He was thus easily trapped last year by a reporter and forced to admit he could not name the leaders of Chechnya, India or Pakistan — he took a lucky guess on the Taiwanese president: ”Lee,“ he said. He has referred to Greeks as Grecians, Timorese as Timorians, Kosovars as Kosovians. In answer to a question from a Slovakian journalist, Gush gushed, ”The only thing I know about Slovakia is what I learned firsthand from your foreign minister that came to Texas, and I had a great visit with him. It’s an exciting country. It‘s a country that’s flourishing, and it‘s a country that’s doing very well.“
He had, however, met with the prime minister of Slovenia, which apparently is on the same continent. His knowledge of domestic geography is much better. In Los Angeles last month, he reminisced, ”I was raised in the West. The west of Texas. It‘s pretty close to California. In more ways than Washington, D.C., is close to California.“
Gush’s broader global pronouncements tend to be a bit slim on details, or even nouns: ”When I was coming up, it was a dangerous world, and you knew exactly who they were . . . It was us versus them, and it was clear who them was. Today, we are not so sure who the they are, but we know they‘re there.“
Still more bizarrely, he contended that ”This is still a dangerous world. It’s a world of madmen and uncertainty and potential mental losses,“ but made perfect sense when announcing that ”The world we live in is still a world of terror and missiles and madmen. And we‘re challenged by aging missiles and failing intelligence.“
Gush has unique positions on affirmative action: ”What I am against is quotas. I am against hard quotas, quotas they basically delineate based upon whatever. However they delineate, quotas, I think, vulcanize society. So I don’t know how that fits into what everybody else is saying, their relative positions, but that‘s my position.“
On sex: ”I think it’s important for those of us in a position of responsibility to be firm in sharing our experiences, to understand that the babies out of wedlock is a very difficult chore for mom and baby alike . . . I believe we ought to say that if you wait, it‘s okay. It’s okay. Not only it‘ll help you be able to realize your dreams, but it’ll help you maintain a healthy body as well. Sexually transmitted diseases is a huge problem in America, and it‘s a sure-fire way.“
On technology, asking: ”Will the highways on the Internet become more few?“
On the culinary arts: ”I know how hard it is for you to put food on your family.“
And on tollbooths: ”I think we need not only to eliminate the tollbooth to the middle class, I think we should knock down the tollbooth.“
Speaking to New Hampshire schoolchildren during ”Perseverance Month,“ Gush contended, ”This is Preservation Month. I appreciate preservation. It’s what you do when you run for president. You gotta preserve.“ Realizing his mistake, he saved face by bringing up his cat, Ernie, a stray found on the grounds of the governor‘s mansion in Austin: ”And guess where that cat was when I left, to come up here to campaign. That cat was laid out right on my pillow. That’s called perseverance.“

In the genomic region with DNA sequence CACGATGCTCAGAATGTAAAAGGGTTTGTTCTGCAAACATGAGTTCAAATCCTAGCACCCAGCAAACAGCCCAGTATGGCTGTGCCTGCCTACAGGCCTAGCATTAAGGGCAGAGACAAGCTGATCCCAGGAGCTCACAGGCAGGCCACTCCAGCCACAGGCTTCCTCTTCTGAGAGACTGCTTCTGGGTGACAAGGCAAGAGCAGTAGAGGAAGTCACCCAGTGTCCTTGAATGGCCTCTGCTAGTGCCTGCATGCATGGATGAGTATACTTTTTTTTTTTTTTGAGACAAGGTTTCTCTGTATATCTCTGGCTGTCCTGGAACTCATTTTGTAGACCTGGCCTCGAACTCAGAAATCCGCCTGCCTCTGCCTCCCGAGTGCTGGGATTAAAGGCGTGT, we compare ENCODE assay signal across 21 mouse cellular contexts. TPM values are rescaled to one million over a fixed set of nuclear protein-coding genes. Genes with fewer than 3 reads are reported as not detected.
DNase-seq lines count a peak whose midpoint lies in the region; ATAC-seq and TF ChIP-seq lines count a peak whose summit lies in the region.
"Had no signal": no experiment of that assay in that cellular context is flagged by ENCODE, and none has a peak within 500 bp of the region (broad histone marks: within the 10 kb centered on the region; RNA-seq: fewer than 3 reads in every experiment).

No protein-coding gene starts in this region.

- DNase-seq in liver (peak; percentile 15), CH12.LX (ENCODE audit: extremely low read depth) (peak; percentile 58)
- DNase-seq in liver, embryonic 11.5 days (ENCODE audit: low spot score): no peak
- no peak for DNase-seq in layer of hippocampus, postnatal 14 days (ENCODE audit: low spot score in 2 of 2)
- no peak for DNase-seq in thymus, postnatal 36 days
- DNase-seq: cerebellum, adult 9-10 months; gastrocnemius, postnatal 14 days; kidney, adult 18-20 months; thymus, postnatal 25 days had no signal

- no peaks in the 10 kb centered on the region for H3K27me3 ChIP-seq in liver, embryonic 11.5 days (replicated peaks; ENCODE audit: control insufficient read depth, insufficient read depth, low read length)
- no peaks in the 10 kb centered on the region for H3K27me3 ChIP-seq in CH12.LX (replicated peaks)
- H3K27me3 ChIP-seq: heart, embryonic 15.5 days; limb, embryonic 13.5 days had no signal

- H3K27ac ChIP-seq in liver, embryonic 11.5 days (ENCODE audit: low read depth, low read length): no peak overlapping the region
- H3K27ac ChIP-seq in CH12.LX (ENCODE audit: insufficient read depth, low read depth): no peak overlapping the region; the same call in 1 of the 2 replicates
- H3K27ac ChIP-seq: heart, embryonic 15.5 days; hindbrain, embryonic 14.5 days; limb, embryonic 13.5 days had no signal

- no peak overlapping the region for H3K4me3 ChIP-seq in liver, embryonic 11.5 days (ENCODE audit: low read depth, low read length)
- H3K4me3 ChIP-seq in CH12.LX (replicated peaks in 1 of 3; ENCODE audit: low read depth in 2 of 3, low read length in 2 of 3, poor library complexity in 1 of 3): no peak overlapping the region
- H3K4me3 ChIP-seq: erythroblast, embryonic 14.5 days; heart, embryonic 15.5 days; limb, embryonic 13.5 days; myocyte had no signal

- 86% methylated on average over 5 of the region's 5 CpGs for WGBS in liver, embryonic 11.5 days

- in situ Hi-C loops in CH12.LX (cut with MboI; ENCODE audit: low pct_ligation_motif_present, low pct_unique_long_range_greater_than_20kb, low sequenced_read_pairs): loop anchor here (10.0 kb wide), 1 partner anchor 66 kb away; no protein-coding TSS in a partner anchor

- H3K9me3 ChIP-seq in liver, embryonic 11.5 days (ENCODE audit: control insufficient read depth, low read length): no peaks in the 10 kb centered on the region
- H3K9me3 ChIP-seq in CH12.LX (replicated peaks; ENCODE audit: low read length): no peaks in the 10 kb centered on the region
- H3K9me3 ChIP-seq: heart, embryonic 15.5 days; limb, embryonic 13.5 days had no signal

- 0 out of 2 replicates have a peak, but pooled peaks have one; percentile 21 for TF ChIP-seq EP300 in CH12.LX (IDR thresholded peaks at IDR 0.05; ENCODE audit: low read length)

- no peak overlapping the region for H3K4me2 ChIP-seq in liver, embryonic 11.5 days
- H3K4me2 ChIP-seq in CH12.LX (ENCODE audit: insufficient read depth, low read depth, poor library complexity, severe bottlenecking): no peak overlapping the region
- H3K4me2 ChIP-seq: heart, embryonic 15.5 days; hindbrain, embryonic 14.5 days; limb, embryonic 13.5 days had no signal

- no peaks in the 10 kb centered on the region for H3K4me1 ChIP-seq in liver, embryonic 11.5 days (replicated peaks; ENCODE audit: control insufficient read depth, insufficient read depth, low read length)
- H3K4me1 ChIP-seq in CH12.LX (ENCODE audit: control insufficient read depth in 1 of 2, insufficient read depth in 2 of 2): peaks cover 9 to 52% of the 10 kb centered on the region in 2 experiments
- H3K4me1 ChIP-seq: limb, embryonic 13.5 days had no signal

Gush is running for national office, and has thus been duty-bound to prove himself not only inept, but a shameless hypocrite. As Texas governor he had plenty of practice, taking a strong law-and-order stance on drugs, at one point proposing that the children of anyone convicted of drug-related felonies be thrown off the welfare rolls. He has never denied using cocaine in his youth, claiming only that he has not taken drugs for either seven, 25 or 28 years. In 1994 he was more forthright: ”Maybe I did, maybe I didn‘t.“ But the Gush children would never have been on welfare anyway.
Gush has also gained notoriety for his stance on the death penalty, signing almost 130 execution orders during his term as governor. His less-than-charming impersonation of death-row inmate Karla Faye Tucker (in an interview with Talk magazine he mockingly pursed his lips and whimpered, ”Please don’t kill me“), who has since been killed by the state of Texas, won him a brief scolding. But Gush has stood firm in his insistence that ”Everybody‘s had full access to the courts, and I don’t believe we‘ve ever executed an innocent person in my state.“
In a March debate, Gush was asked how he felt when Calvin Burdine was ordered released from Texas’ death row after a federal judge found that his defense attorney had slept through much of his trial. Texas courts had upheld Burdine‘s conviction. Gush nonetheless maintained that ”The system worked in this case.“
As Gush himself said in a 1994 campaign speech, ”Society must understand there are certain people who are just not rehabilitatable.“